Art Redmond is Ford Motor Co.'s global trend-tracker. Since joining the No. 2 automaker in November 1999 in the new position of executive director of global consumer insight and global marketing, Redmond, 47, has found that the industry lags in brand-building, preferring to offer incentives to boost sales. He also has identified several trends, including:
The mid-sized car market is vanishing.
Technology such as hydraulic lifts for sport-utilities and night vision will become standard to attract aging baby boomers.
Auto service centers, like some grocery stores, will operate 24 hours a day.
Redmond's job is to help Ford identify global consumer trends and focus on global marketing research. He held similar positions at PepsiCo and Citibank.
Redmond talked about his new challenges and his views of automotive marketing with Editor Kathy Jackson.
What do you mean the middle market is vanishing?
The middle market may have to go to extreme measures like the P.T. Cruiser. What was successful with the Taurus may not work in the future. The echo boomers (people in their early 20s or younger) are not intrigued by traditional cars.
Do automotive marketers set trends? Are they good at their jobs?
Packaged goods marketers have always been more aggressive as marketers because of the competition - i.e., Pepsi and Coke. The automotive industry only recently has started to embrace consumer feelings. And even when they do, it's usually not for marketing purposes but for product purposes. I come from financial services and, like automotive, they have at their disposal consumer information, but they are two of the worst industries for using that info to market products. The biggest equation for marketing is branding. You can create demand and aspiration around the brand. As I look at marketing in the auto industry, it is mostly promotional - discounts and giveaway options.
What companies do you think do a good job of marketing?
Coke, but it is making mistakes now. Sony, McDonald's, Disney via its service platforms, Nike and Starbucks coffee.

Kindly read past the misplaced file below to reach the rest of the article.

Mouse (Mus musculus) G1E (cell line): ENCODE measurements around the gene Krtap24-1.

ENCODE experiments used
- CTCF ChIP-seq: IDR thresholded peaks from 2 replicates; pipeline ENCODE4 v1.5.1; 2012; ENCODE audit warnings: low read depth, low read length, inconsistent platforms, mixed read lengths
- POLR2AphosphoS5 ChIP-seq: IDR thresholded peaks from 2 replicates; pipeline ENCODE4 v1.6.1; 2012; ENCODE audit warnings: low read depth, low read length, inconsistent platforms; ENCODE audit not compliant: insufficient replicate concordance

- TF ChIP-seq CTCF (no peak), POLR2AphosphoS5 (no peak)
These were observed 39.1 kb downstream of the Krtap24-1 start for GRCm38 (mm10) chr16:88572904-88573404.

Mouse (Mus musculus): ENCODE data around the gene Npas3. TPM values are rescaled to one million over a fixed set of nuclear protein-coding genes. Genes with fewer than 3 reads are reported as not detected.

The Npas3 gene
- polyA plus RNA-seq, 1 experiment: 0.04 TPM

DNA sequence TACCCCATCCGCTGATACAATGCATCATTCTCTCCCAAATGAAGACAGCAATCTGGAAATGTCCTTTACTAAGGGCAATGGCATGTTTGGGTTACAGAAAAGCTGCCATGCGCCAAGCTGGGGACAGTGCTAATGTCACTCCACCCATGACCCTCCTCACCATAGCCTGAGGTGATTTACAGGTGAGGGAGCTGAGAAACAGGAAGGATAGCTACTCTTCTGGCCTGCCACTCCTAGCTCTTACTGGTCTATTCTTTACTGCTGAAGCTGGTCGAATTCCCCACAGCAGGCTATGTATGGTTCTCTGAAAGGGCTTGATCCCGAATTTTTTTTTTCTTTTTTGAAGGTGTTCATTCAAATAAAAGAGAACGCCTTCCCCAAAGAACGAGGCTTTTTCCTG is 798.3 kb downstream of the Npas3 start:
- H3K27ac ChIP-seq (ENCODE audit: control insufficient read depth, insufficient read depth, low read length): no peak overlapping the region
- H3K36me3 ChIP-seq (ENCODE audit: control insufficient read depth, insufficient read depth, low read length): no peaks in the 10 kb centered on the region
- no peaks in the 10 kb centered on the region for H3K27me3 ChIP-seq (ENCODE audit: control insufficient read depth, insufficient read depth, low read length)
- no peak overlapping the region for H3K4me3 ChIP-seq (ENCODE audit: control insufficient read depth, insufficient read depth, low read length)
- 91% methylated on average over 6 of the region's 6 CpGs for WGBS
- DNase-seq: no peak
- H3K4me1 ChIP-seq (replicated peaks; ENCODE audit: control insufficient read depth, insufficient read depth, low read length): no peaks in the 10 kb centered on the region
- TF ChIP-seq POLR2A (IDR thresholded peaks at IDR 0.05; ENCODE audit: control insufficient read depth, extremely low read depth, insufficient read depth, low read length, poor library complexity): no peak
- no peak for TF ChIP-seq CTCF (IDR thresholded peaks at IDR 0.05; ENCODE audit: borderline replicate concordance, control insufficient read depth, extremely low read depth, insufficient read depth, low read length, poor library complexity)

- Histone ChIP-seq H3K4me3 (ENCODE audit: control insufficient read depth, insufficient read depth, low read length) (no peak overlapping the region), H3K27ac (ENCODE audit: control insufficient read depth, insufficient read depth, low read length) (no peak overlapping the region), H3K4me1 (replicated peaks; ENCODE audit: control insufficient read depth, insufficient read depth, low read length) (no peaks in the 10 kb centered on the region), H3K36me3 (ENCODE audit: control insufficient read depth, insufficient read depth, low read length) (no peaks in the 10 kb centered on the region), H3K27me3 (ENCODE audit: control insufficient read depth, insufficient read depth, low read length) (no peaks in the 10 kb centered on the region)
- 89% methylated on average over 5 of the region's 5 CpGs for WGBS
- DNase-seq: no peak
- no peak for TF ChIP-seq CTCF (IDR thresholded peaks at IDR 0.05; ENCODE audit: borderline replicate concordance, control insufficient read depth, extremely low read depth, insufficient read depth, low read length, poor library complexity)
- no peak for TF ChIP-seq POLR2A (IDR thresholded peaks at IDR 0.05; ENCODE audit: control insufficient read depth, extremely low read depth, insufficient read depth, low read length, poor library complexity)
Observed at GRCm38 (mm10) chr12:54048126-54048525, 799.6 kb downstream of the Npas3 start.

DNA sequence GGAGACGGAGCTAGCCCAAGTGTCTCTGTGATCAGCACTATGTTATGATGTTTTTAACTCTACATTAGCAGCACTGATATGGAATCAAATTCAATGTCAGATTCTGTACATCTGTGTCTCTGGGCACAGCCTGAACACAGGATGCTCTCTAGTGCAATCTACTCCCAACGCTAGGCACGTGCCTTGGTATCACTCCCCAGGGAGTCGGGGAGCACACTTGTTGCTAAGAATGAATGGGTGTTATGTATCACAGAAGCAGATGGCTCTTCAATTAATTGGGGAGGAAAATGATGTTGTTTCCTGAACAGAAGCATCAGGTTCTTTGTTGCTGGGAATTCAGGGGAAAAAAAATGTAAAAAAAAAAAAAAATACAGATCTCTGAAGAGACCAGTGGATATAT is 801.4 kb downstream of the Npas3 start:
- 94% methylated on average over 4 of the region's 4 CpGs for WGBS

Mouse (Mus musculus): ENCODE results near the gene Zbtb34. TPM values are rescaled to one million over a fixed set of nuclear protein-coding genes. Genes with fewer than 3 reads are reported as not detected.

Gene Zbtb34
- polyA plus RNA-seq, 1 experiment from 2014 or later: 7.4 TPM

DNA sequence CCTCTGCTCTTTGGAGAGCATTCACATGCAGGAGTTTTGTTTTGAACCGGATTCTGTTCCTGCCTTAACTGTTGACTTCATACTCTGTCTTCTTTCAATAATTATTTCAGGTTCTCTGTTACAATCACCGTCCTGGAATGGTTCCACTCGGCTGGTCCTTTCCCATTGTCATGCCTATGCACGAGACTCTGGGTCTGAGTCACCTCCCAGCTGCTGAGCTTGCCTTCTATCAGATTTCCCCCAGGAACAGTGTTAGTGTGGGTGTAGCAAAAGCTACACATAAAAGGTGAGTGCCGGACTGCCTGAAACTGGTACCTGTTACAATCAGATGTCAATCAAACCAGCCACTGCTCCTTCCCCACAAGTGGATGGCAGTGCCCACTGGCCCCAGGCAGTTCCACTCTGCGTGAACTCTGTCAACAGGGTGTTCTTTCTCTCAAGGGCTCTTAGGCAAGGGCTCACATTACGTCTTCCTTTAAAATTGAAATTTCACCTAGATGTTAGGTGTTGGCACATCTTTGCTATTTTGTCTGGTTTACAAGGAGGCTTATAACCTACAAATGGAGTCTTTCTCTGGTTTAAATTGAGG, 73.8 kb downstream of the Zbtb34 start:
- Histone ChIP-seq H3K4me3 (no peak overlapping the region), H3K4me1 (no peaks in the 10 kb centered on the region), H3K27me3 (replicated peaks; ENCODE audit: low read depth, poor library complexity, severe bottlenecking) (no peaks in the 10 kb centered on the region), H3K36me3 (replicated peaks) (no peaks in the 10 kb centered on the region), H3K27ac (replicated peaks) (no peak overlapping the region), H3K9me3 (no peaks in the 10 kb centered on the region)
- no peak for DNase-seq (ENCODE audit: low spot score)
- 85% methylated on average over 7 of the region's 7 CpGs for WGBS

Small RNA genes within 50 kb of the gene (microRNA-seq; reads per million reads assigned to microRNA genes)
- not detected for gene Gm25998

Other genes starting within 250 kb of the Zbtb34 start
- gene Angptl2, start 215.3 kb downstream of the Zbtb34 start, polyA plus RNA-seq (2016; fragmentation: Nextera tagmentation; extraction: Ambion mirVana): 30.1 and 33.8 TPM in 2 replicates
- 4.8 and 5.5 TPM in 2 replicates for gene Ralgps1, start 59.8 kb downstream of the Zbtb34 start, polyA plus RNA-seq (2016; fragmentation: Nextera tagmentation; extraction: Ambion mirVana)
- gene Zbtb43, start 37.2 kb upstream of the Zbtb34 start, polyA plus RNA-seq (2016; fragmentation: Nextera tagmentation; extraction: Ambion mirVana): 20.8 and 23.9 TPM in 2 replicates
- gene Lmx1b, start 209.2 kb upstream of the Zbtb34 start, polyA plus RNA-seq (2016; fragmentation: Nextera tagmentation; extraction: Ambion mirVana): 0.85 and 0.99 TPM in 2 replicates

Why do you think the automotive sector lags behind the packaged goods industry in marketing efforts?
The retail side may be hurting automotive. There needs to be more collaborative efforts between the factory and the dealers. Corporate is unaware of what the dealers are doing, so it's not a unified effort. There is no strong emotional tie led by the automakers. The consumers are driving that.
Why did you go to Ford?
The challenge. I like putting new systems in place. Ford has a strong marketing research organization but spends too much time looking inward and not enough time looking outward.
Can the Internet hurt or help automotive marketing efforts?
The Internet is the do-or-die sword. On the negative side, it puts you at a bigger disadvantage because the awareness of product levels is at an all-time high.
What are the strengths of the auto industry?
The level of rigor and study placed on the product, and the huge numbers of smart people. I don't think the packaged goods people know their business nearly as well as the automakers. I attribute that to longevity. Try to get a packaged goods guy to have that knowledge. At Pepsi, the average longevity for a brand guy is four to five years.
What are the weaknesses?
They don't look outside enough for examples; they're too insular. They don't have enough good marketing concepts. Size can be a curse because decisions move slower.